In testimony before the Senate Armed Services Committee yesterday, head of U.S. Central Command Gen. David H. Petraeus disclosed that American commanders have requested the deployment of an additional 10,000 U.S. troops to Afghanistan next year, but he said the request awaits a final decision by President Obama this fall.

Sen. John McCain (R-AZ) moved to question why President Barack Obama did not reveal this when he unveiled his Afghanistan strategy this past weekend: “To dribble out these decisions, I think, can create the impression of incrementalism,” he said.

“Incrementalism” is exactly what we cannot afford. Heritage analyst James Carafano explains why:

America’s most notable half-measure war was Vietnam, led by Gen. William Westmoreland. President Lyndon Baines Johnson took on the war so no one could call him “soft on Communism.” But he was more interested in with pumping money into an ambitious domestic agenda.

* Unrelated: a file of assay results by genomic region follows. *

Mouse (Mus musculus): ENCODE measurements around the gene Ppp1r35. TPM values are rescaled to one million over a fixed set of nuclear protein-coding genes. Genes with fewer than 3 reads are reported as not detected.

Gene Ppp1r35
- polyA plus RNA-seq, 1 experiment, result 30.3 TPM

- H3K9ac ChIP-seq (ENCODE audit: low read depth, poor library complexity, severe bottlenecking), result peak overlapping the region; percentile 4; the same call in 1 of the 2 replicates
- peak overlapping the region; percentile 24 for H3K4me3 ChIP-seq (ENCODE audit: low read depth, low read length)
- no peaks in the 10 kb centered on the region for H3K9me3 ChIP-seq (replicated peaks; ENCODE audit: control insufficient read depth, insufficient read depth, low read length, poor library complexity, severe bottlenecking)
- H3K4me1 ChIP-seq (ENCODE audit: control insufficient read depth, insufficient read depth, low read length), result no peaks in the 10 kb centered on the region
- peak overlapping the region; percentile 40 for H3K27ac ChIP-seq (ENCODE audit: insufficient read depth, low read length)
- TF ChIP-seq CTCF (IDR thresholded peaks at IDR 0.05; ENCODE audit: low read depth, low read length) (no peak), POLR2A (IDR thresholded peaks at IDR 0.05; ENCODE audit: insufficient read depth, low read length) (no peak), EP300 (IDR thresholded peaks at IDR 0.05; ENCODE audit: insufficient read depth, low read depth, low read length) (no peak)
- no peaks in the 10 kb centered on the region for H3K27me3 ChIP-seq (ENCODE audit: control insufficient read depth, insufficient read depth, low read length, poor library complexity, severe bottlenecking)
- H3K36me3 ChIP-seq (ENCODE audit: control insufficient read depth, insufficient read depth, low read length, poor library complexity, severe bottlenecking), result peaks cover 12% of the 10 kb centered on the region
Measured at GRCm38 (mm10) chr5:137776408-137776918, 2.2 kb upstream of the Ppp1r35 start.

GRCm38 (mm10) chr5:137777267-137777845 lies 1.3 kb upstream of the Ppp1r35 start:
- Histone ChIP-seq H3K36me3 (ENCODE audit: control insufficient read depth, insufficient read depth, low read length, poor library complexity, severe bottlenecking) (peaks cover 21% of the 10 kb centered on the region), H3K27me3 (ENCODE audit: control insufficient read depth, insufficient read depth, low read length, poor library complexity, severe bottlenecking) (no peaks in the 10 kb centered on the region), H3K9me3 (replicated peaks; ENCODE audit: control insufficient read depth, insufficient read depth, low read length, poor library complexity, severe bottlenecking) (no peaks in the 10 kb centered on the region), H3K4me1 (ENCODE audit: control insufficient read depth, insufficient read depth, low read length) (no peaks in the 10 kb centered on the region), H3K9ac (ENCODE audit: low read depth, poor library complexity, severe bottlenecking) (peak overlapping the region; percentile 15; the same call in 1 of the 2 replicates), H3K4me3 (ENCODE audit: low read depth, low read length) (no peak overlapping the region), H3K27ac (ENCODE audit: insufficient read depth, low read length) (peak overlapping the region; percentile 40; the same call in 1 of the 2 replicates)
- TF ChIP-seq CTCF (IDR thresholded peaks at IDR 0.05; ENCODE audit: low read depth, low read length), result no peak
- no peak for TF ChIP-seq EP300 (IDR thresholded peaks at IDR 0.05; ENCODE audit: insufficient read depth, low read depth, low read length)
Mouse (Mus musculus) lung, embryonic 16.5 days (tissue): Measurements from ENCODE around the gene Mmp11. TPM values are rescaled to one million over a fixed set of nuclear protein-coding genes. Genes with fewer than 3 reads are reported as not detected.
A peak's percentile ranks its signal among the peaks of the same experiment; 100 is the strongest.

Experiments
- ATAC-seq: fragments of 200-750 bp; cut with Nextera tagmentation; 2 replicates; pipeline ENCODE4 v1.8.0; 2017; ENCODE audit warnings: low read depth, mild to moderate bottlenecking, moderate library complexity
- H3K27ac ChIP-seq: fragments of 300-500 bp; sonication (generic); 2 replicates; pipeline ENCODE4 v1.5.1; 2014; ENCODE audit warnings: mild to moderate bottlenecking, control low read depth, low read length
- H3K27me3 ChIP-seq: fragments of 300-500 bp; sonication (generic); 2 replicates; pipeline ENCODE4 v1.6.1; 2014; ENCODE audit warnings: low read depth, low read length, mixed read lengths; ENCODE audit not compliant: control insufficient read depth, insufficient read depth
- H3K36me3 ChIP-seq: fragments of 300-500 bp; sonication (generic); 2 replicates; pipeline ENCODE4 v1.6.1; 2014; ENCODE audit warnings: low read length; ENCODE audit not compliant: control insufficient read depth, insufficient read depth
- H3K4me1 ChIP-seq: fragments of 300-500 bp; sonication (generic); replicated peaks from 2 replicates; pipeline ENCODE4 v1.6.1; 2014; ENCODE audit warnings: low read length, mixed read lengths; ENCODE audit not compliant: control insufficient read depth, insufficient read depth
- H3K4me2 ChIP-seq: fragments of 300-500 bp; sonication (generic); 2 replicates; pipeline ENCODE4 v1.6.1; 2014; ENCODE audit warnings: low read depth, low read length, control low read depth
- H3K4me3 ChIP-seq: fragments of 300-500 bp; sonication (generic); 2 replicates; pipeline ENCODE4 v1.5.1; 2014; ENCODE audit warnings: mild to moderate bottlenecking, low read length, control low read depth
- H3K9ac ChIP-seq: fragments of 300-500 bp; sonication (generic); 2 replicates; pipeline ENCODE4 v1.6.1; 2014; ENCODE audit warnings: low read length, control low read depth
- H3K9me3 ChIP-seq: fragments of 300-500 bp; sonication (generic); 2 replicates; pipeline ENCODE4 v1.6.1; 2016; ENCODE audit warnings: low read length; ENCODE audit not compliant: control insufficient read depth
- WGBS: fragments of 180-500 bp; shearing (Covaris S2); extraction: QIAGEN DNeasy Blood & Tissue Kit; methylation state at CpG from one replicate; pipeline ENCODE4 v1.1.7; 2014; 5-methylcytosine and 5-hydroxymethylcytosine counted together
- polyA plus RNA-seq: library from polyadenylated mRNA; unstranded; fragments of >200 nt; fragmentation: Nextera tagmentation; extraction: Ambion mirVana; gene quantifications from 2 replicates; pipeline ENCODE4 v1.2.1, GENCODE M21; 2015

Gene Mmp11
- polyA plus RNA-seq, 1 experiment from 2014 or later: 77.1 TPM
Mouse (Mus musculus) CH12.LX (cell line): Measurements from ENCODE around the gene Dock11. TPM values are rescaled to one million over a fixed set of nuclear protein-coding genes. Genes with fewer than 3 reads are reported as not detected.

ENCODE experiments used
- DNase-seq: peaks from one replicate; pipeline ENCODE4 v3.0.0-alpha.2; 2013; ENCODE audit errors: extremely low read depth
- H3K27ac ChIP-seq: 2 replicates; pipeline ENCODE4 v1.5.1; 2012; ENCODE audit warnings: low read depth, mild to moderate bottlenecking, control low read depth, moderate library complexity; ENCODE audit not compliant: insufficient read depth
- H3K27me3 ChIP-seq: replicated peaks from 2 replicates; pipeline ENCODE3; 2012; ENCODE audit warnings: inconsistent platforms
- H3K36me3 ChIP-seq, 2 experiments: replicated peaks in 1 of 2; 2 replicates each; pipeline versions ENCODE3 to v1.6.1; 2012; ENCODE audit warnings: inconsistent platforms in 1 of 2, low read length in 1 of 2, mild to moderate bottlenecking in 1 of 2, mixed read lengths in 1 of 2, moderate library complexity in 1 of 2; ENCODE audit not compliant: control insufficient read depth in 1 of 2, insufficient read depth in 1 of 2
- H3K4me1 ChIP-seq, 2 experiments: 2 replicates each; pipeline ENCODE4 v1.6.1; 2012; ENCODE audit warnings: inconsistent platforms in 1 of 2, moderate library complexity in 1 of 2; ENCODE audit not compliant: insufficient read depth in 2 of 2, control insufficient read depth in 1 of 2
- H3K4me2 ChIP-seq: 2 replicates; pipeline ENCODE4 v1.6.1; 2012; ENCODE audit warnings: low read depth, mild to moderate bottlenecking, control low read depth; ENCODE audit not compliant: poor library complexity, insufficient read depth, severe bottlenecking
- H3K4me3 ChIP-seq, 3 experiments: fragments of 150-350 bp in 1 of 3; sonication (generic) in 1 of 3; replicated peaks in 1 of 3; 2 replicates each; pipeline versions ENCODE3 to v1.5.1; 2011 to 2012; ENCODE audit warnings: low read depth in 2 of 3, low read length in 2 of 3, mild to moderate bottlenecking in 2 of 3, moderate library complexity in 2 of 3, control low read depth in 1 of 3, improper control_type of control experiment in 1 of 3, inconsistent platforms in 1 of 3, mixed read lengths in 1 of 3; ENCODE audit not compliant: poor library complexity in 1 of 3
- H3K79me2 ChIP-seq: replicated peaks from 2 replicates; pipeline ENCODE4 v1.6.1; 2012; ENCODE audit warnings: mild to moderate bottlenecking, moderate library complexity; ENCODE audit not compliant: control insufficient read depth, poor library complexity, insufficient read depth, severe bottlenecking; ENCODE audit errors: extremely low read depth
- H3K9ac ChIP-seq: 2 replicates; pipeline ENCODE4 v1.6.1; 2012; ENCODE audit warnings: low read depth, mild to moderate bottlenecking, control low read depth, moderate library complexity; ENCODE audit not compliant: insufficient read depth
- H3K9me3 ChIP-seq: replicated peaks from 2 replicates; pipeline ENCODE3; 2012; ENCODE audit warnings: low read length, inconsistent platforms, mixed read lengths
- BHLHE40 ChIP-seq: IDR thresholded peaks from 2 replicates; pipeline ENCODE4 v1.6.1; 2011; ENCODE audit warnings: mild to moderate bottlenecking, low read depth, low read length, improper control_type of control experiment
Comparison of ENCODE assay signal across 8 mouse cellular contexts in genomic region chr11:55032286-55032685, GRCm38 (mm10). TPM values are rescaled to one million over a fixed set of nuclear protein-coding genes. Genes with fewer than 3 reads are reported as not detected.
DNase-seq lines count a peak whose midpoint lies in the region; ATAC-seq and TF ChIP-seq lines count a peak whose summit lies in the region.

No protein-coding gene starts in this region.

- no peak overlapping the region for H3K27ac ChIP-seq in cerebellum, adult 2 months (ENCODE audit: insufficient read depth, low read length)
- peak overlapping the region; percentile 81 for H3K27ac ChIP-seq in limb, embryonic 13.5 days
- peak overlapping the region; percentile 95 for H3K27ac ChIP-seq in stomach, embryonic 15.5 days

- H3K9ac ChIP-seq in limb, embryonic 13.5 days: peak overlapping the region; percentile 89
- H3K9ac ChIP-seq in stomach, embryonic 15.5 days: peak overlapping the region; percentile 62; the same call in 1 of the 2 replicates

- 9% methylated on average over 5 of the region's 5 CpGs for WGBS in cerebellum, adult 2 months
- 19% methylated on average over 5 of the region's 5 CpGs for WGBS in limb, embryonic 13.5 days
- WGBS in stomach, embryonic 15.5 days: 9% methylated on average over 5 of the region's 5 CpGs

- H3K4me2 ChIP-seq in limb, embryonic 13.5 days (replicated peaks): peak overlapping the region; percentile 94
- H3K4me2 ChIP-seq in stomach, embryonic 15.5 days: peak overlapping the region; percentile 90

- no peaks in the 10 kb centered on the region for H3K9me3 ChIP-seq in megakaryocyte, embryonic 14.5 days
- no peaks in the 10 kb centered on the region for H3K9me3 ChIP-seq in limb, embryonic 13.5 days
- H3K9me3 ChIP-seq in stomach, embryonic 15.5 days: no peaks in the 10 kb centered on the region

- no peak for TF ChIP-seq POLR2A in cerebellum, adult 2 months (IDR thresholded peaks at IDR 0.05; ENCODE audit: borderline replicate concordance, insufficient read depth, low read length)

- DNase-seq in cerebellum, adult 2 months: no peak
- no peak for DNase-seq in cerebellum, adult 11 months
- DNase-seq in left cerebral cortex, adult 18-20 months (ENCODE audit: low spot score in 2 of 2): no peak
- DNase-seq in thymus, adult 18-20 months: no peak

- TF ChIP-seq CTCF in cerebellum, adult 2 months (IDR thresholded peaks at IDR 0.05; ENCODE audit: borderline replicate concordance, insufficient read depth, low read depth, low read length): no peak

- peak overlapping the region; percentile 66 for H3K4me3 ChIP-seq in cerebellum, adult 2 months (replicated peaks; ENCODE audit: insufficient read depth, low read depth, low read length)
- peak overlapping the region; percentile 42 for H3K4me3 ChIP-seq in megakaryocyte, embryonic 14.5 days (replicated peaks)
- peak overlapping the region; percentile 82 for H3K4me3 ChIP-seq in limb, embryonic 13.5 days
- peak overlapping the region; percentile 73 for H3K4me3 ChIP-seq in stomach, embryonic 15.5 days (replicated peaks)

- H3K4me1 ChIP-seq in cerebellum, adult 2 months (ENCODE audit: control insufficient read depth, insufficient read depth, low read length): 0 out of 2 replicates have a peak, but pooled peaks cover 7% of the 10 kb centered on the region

His solution: an “incremental” strategy for the war. He would give the Pentagon the bare minimum in forces and commitment that still might convince the North Vietnamese to throw in the towel. To further keep costs down, Johnson forced the Joint Chiefs to raid other parts of the defense budget to help pay for the war.

Unfortunately, an incremental strategy gives a determined and resourceful foe the time and space to adjust. North Vietnam adjusted—pulling back into sanctuaries in the north when pushed by U.S. forces and drawing heavily on support from Communist allies.

The war steadily escalated—increasing both our military commitments and Johnson’s political investment in the conflict. Half-hearted and increasingly costly is no way to fight a war. Johnson’s popularity plummeted to the point that he didn’t even try to win re-election.